With Finley in my arms I walked to the neighbor’s house. Seeing their Class C motorhome excited me when I first moved in. Having explorers as neighbors is right up my alley! A cute dog (whom I’ve seen checking out my yard many times) was looking out the bay window. A beautiful tall lady comes to the door. Her name is Sara.
“My name is Karla; I’m your neighbor. This is my dog Finley.”
“I’m sorry we haven’t been over to meet you. We both had Covid as soon as you moved in.”
“I completely understand! Are you both better?”
And so we sat together. Finley, being curious as a cat ;-), walked around to investigate. Their sweet dog was in the kennel (I’m certain she and Finley’s friendship will bud with our trees in the spring).
Vern, Sara’s husband, shared interesting facts about them. The light and joy in both of them bubbled me up a bit more. Having spent 3 years on the road they chose to settle in our little town after health issues crept in a bit. We shared exciting stories of travel and of course, family.
Vern shared all about the little house I bought. “Would you like to come and see it?” We sat in my living room to visit more and concluded with shared sentiments. My home restoration turned out beautifully and we’re all happy to be neighbors and new friends.
My little house in my little town is home. And as I sit today with new writing goals (and a wonderful new coaching author/ publisher, Lisa) I have an overwhelming spirit of hope. I’m reminded of how restoration didn’t solely occur for my house; it happened in my soul.
My foundation is good. My walls have crumbled, floors caved in, and windows broken. Using the wrong tools, I’d try to rebuild. The material was all wrong. Each time I relied on the wrong general contractor. “This time it will be perfect! I’ll withstand any wind and storm and provide a place of comfort where I can be what God designed me to be!” Confidence was shattered and I felt I couldn’t do things alone. And the minute the house was empty, so was hope for true restoration. It felt like rejection each time. And so, like dressing a pig as they say in these parts, I’d find a way to build confidence and feel accepted. Slap some new paint and throw in some pictures-it would be perfect. And I’d use the wrong materials; I’d damage my own dwelling and disintegrate the diggings. For I only felt needed to provide for others. My abode felt abandoned.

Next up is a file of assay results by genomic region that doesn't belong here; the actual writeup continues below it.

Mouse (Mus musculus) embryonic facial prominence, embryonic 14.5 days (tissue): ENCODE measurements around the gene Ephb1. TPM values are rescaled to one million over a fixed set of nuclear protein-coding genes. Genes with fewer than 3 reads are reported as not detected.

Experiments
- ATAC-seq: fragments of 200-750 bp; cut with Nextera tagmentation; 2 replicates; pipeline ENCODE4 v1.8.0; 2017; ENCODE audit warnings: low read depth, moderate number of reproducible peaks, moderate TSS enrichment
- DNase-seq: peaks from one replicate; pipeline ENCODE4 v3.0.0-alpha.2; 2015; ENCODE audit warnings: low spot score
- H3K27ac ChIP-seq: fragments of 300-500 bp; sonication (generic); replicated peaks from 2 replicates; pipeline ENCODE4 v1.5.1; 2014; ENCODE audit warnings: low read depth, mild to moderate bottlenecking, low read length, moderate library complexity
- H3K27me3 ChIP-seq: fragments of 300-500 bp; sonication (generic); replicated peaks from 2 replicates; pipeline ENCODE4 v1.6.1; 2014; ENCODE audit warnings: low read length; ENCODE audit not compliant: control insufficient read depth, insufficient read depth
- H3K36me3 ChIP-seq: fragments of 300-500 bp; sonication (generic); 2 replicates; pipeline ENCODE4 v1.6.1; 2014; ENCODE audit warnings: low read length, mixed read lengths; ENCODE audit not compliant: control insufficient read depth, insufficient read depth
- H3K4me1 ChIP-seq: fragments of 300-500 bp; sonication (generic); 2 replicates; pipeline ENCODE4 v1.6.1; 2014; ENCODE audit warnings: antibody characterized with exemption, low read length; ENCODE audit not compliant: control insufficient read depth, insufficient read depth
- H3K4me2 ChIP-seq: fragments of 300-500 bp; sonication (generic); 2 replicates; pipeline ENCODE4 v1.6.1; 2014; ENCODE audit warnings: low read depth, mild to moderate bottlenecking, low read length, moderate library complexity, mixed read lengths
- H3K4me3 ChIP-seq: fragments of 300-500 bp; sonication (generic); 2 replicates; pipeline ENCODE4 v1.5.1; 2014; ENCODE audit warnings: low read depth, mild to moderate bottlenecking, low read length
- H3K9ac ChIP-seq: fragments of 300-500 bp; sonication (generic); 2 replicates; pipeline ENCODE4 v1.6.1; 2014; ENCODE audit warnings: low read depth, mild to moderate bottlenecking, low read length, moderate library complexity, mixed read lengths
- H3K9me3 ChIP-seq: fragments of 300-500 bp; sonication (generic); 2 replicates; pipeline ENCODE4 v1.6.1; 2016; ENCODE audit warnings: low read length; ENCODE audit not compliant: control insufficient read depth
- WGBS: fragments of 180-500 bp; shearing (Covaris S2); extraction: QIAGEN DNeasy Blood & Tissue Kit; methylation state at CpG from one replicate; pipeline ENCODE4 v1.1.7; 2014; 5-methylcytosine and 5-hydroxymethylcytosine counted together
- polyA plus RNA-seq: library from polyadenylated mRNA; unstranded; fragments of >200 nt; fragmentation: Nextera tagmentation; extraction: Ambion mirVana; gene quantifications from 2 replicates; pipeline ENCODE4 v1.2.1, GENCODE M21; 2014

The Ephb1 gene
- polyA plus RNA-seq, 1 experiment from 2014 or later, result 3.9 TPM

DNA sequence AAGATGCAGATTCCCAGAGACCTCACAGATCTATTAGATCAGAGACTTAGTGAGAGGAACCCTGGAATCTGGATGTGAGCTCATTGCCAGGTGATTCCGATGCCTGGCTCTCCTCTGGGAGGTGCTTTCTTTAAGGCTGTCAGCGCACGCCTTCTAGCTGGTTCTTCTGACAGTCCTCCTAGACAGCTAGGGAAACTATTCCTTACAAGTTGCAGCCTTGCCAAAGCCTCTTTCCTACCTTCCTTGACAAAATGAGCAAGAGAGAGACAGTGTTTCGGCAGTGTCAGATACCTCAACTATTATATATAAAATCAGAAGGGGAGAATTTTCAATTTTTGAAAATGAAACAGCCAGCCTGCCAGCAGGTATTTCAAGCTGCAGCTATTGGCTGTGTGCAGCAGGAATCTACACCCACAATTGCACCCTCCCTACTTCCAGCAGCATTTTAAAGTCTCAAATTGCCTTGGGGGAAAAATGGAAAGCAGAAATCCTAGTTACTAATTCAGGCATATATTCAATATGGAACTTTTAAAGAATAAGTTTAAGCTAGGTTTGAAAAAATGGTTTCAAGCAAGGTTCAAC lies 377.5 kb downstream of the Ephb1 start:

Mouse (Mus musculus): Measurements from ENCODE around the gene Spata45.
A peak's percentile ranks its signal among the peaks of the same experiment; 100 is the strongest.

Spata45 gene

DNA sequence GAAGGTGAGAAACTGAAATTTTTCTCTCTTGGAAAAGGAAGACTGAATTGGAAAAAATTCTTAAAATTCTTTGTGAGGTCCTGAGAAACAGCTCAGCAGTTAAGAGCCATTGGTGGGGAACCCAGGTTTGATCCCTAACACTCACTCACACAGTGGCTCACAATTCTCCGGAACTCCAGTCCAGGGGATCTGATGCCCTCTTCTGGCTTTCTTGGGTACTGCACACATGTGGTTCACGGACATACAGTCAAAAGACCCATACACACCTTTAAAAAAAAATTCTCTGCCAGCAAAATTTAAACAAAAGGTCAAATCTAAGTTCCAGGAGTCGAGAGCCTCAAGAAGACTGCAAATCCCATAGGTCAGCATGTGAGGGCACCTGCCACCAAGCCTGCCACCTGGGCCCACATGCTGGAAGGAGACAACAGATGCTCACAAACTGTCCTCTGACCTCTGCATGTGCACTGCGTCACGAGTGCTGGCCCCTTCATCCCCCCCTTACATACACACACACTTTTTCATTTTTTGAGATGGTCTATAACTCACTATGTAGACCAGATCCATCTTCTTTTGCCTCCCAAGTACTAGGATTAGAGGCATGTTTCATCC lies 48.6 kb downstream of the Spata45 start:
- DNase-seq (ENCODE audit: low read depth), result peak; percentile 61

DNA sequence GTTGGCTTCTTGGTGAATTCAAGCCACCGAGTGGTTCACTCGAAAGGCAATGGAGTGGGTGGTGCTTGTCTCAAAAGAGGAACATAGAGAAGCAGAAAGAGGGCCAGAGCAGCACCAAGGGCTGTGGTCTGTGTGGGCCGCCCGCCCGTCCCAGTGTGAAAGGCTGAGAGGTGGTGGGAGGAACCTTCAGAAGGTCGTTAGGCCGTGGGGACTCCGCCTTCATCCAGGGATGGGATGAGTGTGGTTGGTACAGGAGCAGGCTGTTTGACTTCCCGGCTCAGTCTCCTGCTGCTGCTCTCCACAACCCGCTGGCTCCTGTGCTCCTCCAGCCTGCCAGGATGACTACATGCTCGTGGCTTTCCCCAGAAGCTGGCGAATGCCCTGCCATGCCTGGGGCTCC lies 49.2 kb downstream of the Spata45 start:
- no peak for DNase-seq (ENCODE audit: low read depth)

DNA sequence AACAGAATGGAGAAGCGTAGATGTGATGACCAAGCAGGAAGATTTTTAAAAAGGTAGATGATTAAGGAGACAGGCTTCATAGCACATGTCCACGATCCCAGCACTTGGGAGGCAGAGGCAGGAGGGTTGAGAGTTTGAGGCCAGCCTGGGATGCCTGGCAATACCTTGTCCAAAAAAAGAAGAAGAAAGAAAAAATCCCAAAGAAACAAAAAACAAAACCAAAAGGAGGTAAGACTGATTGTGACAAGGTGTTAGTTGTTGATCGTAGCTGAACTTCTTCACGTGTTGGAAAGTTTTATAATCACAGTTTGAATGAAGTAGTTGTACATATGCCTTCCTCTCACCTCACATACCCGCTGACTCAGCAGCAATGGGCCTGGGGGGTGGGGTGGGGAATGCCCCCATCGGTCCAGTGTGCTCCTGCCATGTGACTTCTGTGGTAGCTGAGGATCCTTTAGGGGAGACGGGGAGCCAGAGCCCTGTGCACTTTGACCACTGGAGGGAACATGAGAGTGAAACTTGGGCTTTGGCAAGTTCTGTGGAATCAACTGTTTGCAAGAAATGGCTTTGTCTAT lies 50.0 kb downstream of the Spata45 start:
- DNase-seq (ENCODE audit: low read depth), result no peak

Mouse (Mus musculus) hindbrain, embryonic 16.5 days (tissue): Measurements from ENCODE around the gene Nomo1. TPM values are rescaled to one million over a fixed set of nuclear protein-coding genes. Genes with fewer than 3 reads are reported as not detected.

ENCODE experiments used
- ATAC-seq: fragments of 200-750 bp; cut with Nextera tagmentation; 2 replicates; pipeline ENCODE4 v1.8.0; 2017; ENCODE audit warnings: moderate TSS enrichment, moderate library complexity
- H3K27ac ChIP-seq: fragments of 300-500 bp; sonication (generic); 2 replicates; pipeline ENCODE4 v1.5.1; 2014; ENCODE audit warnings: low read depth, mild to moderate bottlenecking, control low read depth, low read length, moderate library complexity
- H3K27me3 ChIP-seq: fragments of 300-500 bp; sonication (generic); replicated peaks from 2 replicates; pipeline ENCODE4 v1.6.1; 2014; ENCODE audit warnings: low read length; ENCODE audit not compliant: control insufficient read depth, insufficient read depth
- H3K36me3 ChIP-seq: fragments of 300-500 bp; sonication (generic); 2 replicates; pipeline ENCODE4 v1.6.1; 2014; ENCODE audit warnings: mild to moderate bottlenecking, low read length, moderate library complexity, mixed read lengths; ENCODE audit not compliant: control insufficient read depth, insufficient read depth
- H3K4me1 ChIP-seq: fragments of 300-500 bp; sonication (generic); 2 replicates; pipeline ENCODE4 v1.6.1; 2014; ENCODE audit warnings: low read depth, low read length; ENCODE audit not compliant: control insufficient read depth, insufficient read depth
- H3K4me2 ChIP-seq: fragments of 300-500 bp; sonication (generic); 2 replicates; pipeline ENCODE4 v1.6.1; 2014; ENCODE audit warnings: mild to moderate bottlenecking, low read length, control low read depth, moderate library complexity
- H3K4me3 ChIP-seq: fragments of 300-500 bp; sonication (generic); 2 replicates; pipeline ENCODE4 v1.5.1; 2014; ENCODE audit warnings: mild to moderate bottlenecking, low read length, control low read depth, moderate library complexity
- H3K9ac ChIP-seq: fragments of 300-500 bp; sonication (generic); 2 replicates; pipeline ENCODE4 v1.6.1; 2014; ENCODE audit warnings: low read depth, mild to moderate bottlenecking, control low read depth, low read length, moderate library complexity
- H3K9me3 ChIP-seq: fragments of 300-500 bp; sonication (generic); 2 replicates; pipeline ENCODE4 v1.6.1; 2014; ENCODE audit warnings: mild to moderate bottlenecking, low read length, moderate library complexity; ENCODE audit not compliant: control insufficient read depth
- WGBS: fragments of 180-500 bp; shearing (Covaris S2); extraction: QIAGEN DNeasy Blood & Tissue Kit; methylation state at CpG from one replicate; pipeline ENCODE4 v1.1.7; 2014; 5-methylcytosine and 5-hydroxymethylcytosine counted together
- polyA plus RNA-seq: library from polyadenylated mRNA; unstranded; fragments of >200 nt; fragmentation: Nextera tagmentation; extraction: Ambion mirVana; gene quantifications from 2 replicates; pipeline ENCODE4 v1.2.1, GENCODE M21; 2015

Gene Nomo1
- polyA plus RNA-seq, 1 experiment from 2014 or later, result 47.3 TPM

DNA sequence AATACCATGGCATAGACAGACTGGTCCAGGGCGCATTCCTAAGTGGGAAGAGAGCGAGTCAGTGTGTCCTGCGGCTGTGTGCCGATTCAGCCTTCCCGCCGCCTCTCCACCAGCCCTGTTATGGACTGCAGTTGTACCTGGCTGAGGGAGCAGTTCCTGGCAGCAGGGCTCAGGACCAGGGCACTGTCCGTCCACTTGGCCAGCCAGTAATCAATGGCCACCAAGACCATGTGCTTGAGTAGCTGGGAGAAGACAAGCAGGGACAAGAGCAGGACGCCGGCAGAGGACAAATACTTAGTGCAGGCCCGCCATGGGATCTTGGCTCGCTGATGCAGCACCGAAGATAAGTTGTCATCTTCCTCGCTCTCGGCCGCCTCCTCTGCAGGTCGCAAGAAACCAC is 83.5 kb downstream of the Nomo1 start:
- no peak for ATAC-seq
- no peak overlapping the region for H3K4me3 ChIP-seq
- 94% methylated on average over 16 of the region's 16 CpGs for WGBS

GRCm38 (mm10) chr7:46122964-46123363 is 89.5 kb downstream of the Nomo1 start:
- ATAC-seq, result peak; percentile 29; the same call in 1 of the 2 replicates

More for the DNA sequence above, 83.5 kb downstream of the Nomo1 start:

Standing alone is never easy. If there are two, side by side, people seem to think you’re stronger or better. And so, tiny was my perfect life, and solo became my greatest strength. In it, I found the epitome of my existence. Quietly I’ve sought truth. In my small life I’ve never stopped dreaming. The days of my own childhood and motherhood no longer exist; but linger as the beautiful aroma that daily diffuses my dwelling and I’m gripped as a grandma. My own faith is deepened from the miracles I’ve experienced. My values, which have been my core, co-exist with my movements. There’s no need to make a home in a place undesigned for me.
Perhaps 2020 guided my grit to gridlock my goals. I’ve always had hope in a humanity without hate; and a fair shake for restoration for all. My life is quiet with music and words. And loud with love of God, family, friends, and of course, nature. There’s a knocking on my heart and front door. “Come in,” I say to my true General Contractor.